Fact sheet: Wind power facilities and their impact on Swiss air traffic control

Ever since the Swiss Federal Council resolved in mid-2011 to switch in the medium term to alternative energy sources for the country’s power supplies, skyguide has seen a marked increase in the number of requests it receives to conduct impact assessments for wind power projects. Skyguide performs such studies because the wind turbines required can interfere with the company’s air navigation services (ANS) installations such as radars, navigation aids and other ground equipment. So in the interests of maintaining the safety of all flight operations, and before their construction is approved, skyguide must carefully analyse the potential impact of any such wind power facility on its ground installations.

Interference with technical installations

Skyguide maintains various ground installations throughout Switzerland that are essential to performing its mandate of managing and monitoring the traffic in its airspace to ensure safe flight operations. Its radars constantly track the positions and movements of all the flights concerned, its transmitters and receivers ensure effective communications with their pilots, its navigation aids guide the pilots through the airspace, and its instrument landing systems enable them to approach and land in total safety whatever the weather conditions. Needless to say, if optimum safety is to be maintained in all such flight operations, every effort must be made to ensure that nothing interferes with the full and proper functioning of all these ANS facilities. A wind turbine, for instance, can reflect, distort or block the electromagnetic signals emitted by an ANS installation. As a result of Switzerland’s topography, such facilities can also affect technical installations and their signals even from far away. This is why it is vital to determine in advance whether a projected wind power facility will be compatible with the existing ANS installations.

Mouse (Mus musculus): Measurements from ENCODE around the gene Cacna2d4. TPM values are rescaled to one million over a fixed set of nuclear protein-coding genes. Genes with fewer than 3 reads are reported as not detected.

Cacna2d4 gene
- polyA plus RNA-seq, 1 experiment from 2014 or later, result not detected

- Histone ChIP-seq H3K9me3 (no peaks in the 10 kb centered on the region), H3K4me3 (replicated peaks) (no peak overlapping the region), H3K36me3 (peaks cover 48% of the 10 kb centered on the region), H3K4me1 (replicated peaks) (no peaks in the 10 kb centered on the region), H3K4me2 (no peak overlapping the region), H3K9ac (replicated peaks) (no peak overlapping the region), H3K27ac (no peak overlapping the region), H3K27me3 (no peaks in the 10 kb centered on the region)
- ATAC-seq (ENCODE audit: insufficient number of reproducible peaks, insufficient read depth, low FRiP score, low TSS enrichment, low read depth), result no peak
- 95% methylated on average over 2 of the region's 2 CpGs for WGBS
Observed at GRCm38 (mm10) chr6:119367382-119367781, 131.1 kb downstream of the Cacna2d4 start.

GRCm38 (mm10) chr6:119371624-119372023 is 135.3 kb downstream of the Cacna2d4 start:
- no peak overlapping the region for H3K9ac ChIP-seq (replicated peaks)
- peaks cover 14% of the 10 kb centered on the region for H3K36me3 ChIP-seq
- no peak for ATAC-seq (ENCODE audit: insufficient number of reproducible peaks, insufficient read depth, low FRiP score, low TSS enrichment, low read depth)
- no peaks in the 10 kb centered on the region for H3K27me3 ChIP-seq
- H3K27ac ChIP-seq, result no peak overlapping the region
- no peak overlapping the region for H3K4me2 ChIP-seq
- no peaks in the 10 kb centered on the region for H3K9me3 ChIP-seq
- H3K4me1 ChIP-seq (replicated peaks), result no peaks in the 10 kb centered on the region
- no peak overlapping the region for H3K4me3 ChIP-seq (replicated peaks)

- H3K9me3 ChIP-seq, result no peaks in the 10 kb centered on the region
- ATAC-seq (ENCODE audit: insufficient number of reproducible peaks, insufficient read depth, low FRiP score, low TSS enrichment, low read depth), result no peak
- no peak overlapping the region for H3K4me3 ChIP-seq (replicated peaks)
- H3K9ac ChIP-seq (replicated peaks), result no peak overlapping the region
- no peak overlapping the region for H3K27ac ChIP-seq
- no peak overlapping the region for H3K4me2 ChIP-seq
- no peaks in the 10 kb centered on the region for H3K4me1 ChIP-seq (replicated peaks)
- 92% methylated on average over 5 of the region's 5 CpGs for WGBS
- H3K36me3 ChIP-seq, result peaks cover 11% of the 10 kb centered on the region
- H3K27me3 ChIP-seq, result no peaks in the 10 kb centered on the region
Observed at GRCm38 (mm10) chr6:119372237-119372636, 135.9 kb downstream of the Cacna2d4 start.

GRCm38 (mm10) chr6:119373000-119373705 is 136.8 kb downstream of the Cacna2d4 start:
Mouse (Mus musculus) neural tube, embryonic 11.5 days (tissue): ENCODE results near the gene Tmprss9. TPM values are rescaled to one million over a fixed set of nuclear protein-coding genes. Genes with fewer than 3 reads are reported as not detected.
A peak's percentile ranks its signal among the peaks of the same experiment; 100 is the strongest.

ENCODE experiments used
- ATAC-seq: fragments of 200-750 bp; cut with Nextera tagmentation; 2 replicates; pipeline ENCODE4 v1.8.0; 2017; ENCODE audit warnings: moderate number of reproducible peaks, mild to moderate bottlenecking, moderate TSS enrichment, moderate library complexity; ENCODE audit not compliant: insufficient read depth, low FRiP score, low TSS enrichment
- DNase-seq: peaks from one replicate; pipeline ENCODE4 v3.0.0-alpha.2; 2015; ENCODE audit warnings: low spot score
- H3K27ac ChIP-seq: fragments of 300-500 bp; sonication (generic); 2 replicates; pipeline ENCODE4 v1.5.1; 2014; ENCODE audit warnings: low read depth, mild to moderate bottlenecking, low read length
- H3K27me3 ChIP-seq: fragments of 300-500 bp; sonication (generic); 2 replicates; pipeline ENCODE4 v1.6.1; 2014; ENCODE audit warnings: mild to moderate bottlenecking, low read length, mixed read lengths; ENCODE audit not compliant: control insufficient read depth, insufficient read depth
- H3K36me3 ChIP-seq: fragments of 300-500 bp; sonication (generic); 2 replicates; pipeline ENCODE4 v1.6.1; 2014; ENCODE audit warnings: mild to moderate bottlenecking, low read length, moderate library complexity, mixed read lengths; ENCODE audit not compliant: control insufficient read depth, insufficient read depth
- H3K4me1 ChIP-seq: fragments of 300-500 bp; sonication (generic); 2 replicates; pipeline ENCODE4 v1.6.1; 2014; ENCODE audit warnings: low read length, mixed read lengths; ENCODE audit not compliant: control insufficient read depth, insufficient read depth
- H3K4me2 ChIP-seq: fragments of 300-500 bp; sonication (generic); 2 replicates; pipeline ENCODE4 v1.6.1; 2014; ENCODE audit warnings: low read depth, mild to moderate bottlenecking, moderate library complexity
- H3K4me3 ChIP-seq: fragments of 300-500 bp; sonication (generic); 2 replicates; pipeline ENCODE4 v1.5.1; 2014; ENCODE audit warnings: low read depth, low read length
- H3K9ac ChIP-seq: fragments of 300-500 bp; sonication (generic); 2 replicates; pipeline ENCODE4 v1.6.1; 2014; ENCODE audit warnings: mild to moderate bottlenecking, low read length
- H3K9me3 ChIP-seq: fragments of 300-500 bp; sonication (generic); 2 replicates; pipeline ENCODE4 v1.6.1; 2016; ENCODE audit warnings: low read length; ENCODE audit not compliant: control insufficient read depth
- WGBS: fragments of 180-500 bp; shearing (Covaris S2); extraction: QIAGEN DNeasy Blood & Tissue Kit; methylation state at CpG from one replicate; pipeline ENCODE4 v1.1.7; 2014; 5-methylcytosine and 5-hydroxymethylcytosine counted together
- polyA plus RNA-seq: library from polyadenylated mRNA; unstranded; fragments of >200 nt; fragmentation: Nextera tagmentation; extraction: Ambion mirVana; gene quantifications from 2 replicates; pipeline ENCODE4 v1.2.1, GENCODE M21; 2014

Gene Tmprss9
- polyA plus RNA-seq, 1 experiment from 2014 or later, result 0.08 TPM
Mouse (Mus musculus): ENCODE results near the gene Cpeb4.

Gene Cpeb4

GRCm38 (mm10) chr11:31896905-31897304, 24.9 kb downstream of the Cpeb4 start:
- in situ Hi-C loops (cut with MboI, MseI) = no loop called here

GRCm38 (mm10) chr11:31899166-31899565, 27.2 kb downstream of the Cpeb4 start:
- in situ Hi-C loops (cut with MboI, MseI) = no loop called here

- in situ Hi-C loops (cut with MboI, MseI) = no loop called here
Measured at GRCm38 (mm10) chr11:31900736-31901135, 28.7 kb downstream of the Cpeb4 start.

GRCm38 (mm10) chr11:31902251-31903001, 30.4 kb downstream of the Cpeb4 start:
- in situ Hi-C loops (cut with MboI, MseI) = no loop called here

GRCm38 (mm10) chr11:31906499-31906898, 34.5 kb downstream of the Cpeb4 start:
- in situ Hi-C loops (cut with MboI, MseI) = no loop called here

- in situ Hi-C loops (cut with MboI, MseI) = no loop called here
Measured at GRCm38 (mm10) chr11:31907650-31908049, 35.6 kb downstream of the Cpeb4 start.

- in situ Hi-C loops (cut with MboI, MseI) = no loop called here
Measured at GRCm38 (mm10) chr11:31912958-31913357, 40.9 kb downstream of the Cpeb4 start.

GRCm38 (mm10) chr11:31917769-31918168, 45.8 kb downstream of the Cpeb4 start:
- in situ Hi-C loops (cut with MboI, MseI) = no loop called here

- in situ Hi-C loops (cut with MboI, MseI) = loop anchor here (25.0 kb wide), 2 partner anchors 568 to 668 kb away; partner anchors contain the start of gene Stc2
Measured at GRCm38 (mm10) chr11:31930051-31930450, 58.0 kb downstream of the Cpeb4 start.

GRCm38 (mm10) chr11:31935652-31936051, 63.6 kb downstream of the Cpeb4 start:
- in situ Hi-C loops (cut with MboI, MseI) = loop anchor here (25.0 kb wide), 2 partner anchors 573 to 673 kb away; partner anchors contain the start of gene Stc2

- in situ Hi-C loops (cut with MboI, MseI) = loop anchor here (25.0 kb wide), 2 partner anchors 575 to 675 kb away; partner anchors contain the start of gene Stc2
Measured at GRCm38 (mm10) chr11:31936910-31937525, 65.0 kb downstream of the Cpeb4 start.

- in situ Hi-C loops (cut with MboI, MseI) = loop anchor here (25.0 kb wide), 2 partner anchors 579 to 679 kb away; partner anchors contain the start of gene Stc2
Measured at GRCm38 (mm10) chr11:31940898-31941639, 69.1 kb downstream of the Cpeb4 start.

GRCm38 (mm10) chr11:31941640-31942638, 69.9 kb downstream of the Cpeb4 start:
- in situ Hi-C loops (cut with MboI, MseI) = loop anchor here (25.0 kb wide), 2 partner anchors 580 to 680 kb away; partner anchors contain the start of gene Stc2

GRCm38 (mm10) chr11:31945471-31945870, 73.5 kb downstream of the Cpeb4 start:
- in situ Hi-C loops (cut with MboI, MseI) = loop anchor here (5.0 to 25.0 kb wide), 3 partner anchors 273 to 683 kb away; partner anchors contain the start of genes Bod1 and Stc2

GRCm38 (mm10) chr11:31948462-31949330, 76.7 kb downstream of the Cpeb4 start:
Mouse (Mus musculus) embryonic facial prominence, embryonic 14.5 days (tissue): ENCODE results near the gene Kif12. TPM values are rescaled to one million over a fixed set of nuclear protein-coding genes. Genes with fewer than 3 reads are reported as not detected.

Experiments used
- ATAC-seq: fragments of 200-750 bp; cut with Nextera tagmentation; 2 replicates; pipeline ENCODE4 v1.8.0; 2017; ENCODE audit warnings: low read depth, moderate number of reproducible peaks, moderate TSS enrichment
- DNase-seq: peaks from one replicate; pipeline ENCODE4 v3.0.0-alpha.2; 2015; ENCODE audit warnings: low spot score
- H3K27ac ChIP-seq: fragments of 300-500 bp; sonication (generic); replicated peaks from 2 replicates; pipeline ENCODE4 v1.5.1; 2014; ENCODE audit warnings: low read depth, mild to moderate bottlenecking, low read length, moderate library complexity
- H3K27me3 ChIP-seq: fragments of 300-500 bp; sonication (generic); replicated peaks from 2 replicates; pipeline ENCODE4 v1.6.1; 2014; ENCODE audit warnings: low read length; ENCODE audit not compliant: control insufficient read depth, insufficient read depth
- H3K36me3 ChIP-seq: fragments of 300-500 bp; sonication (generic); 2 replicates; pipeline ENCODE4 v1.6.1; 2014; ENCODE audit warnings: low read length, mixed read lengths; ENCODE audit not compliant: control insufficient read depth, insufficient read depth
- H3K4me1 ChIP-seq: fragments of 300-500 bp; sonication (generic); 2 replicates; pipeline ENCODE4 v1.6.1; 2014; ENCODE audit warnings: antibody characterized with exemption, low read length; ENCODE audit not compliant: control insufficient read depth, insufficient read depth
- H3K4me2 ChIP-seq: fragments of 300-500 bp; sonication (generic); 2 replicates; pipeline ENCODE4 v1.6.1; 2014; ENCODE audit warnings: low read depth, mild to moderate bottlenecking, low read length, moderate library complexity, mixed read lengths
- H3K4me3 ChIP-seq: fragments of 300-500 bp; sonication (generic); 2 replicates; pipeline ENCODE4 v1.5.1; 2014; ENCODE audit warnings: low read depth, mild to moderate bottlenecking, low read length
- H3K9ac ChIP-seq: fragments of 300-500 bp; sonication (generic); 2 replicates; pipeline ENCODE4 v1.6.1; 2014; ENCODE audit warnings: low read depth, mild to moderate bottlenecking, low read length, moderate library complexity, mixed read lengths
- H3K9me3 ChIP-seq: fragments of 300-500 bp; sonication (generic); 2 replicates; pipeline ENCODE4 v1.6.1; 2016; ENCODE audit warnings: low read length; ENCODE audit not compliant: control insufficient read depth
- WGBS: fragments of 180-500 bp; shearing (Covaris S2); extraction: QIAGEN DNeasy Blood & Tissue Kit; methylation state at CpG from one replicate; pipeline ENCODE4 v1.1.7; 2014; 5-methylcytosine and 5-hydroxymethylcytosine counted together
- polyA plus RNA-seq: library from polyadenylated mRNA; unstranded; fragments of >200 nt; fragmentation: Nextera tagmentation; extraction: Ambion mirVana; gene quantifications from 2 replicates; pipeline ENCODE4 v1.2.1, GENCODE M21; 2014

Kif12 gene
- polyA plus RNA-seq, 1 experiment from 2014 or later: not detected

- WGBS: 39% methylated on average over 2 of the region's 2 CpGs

Individual impact assessments

For every concrete wind power project that is proposed, skyguide will conduct a separate impact assessment. This will look at two key issues: whether the facility projected is likely to interfere with skyguide’s technical installations, and whether the structure planned will exceed the legal maximum height of any object in the relevant airspace safety zone (this is particularly important in the areas around airports, to prevent any risk to aircraft that are climbing or descending and are thus close to the ground). This detailed analysis must be conducted in compliance with Articles 2 and 63 of the Swiss Ordinance on Air Transport Infrastructure (in French, in German). If the only problem found is that the wind power facility planned is too tall for the site proposed, skyguide will suggest that this can be solved by resizing or relocating the facility. Skyguide may also propose further ways of mitigating any problems posed if these seem to be viable.

In the interests of flight safety

Skyguide is mandated by the Swiss government to ensure the safety of the traffic using Switzerland’s airspace and the adjacent airspace areas of neighbouring countries that have been delegated to its control. To fulfil this mission, skyguide must ensure that its technical installations are not compromised in any way by any external influences, and that due regard is paid to all the building restrictions relating to the relevant airspace safety zones. If this is not the case with a particular wind power facility planned, skyguide will recommend that the project be rejected.


Skyguide conducts its impact assessments on behalf of the commissioning party, and submits them to the Swiss Federal Office of Civil Aviation. It is the FOCA that takes the final decision on whether the project proposed should be given the green light to proceed.

Future technical solutions

There are various ways and means of reducing the interference caused by wind turbine facilities. Some of these address the way the turbine is built, such as the materials used. Others focus on the ANS installations affected: newer-generation radars, for instance, are easier to calibrate that their older counterparts. Above all, however, each and every case has to be carefully analysed individually.


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